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A self-provisioning society can be an intersection of the commons, as envisioned by Nobel Laureate Elinor Ostrom, and cooperative economics, a branch of heterodox economic thought.

In this world of reinventing capitalism — producer’s capitalism to shareholder capitalism — and growing consumerism, society needs cooperation and cooperatives. These “self-provisioning” mechanisms have come forward time and again to avert a crisis.

Cooperatives, unlike capitalist firms, are not run by distant institutional investors or shareholders but by people who are producers and customers. These are autonomous, requiring voluntary participation, democratic, boast of cooperation within communities, and depend on the economic participation of their members.

Historically, cooperatives emerged on the production side and in the food sector, but they have grown and diversified since then. While organic food cooperatives…

A silver bullet is an action that cuts through complexity, providing an immediate solution to a long-standing problem. Is microfinance that bullet to the issue of global poverty?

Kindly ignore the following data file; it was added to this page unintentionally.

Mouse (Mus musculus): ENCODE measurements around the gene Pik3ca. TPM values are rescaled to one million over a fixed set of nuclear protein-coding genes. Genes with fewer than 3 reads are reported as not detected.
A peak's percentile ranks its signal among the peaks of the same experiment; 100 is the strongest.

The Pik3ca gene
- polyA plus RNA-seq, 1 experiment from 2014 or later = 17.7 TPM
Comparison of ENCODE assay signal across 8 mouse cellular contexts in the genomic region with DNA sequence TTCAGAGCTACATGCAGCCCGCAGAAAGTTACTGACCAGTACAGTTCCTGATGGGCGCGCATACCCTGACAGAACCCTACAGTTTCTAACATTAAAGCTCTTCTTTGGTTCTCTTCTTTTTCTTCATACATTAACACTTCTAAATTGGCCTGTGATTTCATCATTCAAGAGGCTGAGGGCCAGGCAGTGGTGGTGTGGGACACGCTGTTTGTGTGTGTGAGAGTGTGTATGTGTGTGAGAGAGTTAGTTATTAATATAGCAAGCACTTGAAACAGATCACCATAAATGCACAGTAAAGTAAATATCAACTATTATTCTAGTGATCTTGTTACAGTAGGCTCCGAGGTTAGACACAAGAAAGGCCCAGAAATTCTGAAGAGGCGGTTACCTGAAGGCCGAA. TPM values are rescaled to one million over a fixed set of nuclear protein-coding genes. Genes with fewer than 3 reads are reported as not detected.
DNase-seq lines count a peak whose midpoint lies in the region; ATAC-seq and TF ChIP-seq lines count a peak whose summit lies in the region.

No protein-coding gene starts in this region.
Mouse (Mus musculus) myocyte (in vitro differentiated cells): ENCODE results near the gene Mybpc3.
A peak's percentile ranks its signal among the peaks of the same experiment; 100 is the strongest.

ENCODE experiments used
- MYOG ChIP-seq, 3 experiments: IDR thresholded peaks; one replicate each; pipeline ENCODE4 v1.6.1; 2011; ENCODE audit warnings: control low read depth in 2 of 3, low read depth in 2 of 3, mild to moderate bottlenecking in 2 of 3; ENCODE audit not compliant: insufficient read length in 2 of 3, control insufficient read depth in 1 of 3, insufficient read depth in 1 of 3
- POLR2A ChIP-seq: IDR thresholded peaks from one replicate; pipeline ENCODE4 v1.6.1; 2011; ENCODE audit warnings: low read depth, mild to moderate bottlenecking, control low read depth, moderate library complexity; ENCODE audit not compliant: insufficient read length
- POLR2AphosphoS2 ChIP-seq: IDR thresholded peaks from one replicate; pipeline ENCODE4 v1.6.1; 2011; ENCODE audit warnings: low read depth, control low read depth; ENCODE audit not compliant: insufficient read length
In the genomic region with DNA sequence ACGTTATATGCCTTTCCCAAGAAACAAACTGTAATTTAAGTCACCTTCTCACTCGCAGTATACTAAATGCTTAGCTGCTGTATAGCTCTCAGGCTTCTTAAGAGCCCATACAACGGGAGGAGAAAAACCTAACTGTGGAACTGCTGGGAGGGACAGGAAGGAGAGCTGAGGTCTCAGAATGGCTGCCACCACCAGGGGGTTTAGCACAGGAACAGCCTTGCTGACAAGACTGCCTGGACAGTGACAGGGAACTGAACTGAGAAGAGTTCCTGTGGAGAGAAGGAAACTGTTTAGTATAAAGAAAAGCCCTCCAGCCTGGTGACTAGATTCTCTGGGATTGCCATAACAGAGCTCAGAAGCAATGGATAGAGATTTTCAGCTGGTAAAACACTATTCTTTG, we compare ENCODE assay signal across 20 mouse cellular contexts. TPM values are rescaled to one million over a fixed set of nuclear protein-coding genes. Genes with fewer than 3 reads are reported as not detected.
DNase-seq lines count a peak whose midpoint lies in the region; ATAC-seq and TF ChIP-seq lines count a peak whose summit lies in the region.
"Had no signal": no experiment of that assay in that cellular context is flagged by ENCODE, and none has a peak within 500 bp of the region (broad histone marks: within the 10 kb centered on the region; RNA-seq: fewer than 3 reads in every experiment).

The complex nature of developing economies, embedded in their urban-rural dynamics, diverse cultures, dialects, people, behaviors, and actions, makes it a test case for innovative economics and policy measures. In a poverty-stricken world, credit is a gateway to global prosperity and empowerment. However, is access to credit alone enough?

One peculiarity observed in developing economies is the skewed firm size distribution. A majority proportion of businesses are small-scale operations and, in most cases, confined to the boundaries of a rural household. Many rural women entrepreneurs start businesses catering to the local economy like tailoring clothes, preparing food items such as…

The idea of vaccine passports has been around long before COVID-19 disrupted travel and commute. While pre-COVID-19 vaccination certificates are mandatory for a few regions and against select diseases, COVID-19-related vaccine passports will affect the global population in ways yet to unfold.